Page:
In addition to our lending operations in the UK, we’re also supporting US banks with their green ambitions, through the OakNorth Climate Impact Framework. The Framework provides powerful insights that enable banks and financial institutions to get ahead of climate-related risks and opportunities in a data-driven manner, enabling smarter, faster, and more proactive decisions across the credit life-cycle.
The Framework covers two distinct categories of climate risk – Transition Risk and Physical Risk. Transition Risk identifies how low-carbon policies, investment in clean / remediating technology, changes in price elasticity, and evolving consumer sentiment impact specific sub-sectors and the resulting credit risk within a bank’s loan portfolio. Physical Risk evaluates how extreme weather events such as: floods, drought, hurricanes, etc. can lead to business disruption and damage to property. It also addresses how long-term changes in climatic patterns, such as rising temperatures, change in precipitation, increasing sea levels, desertification, etc. can affect labour, capital, and agricultural productivity.
We apply these scenarios across our repository of 273 sub-sectors to assess and classify each sub-sector at a granular level, based on carbon emission impact, as direct impact, indirect impact, or residual impact. These scenarios are overlaid on 14 borrower data points (which can be readily extracted from spreading and core banking systems), allowing lenders to holistically understand the impact across policy-driven and supply-chain driven operating costs, capital expenditure for clean or remediating technology, and revenue changes driven by shifts in demand or disrupted operations.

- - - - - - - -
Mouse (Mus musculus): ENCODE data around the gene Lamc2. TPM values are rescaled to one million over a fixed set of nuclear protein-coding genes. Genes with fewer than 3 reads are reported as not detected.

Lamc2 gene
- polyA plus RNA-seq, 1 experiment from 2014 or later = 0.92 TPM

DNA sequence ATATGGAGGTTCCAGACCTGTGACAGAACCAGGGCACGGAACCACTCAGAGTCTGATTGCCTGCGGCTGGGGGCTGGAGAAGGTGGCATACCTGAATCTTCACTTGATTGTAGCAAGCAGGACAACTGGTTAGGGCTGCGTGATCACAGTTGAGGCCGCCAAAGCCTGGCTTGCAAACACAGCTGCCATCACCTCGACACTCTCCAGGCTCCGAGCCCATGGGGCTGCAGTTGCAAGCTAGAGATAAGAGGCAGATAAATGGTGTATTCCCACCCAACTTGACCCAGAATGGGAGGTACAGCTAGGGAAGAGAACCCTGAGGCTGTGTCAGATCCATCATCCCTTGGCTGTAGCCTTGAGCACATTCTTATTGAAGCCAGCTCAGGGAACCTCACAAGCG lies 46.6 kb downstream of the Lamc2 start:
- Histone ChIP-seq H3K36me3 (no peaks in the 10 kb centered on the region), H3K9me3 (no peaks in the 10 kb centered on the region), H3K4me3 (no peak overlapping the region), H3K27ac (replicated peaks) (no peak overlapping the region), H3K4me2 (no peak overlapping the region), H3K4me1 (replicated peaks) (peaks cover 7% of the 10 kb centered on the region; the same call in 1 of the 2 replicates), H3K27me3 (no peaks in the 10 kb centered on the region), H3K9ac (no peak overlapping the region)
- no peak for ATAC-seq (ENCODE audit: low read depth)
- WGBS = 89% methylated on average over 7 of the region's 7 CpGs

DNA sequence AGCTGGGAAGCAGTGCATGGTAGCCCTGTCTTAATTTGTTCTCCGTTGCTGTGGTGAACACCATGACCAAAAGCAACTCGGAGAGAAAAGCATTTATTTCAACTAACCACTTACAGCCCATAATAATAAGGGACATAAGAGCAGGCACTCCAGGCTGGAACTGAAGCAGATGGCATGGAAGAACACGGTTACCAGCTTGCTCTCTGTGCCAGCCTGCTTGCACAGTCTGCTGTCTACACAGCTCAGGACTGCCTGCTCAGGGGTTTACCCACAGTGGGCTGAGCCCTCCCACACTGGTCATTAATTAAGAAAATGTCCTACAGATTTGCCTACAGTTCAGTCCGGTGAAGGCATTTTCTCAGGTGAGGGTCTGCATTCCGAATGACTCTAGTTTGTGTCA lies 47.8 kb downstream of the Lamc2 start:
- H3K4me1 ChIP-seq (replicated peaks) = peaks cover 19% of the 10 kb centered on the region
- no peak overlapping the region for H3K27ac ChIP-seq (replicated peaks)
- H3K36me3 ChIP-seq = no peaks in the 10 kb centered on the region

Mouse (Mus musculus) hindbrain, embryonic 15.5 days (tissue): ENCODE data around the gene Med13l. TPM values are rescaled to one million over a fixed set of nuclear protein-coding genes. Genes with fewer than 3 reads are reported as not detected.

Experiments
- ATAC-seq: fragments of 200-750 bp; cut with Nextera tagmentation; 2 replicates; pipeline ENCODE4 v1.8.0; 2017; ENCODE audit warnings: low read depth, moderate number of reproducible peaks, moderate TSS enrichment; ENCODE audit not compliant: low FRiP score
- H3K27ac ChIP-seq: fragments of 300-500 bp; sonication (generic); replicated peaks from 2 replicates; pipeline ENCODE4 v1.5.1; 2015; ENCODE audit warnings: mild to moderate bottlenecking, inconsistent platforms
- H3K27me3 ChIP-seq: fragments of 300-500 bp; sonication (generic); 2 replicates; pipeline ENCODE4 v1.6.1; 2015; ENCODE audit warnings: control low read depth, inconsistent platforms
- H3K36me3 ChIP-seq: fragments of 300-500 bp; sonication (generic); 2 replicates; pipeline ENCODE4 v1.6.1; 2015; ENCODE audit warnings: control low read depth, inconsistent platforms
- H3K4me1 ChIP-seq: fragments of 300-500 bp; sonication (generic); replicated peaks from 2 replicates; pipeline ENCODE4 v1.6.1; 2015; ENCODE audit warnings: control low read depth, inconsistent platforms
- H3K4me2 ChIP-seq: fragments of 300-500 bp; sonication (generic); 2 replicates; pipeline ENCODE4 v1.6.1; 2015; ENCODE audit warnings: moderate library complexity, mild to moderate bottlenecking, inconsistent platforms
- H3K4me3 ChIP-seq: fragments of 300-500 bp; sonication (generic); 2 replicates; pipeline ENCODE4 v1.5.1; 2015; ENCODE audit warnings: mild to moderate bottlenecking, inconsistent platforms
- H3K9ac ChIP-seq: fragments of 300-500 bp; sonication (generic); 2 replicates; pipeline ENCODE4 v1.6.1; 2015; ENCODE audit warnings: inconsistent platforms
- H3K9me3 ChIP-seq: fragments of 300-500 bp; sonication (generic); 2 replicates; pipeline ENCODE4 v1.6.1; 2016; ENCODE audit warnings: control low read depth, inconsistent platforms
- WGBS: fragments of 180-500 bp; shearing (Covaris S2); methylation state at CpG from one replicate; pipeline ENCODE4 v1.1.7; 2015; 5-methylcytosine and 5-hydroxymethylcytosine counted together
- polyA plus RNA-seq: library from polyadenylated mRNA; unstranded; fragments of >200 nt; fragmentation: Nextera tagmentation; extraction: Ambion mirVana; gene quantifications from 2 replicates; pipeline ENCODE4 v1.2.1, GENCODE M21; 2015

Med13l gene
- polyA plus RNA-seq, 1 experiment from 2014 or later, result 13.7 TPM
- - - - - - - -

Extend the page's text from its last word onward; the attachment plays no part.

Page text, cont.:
This provides a forward-looking climate risk score from low priority (least vulnerable) to high (most vulnerable), empowering relationship managers, credit officers, and risk managers to make better, more informed decisions on which borrowers or sub-sectors in their portfolio are most likely to suffer or benefit from climate changes. These insights can be applied across the full credit lifecycle, from origination and ongoing monitoring, to conducting portfolio level scenario analysis, responding to investor, board, regulatory requests, and setting credit strategy.
Looking ahead, climate change is an area where executive management and the board of directors at banks need to take a very active role in setting the direction of travel. Institutions are going to differ in terms of their strategy, client selection, and risk appetite, and there are significant challenges that need to be addressed. However, for banks that are willing to be proactive, climate change presents a huge opportunity to support customers through the transition to greener operations. This, in turn, will create positive ripple effects across its stakeholders – from investors to employees, customers to regulators.
 Green Tech Media - The Price of a Fully Renewable US Grid: $4.5 Trillion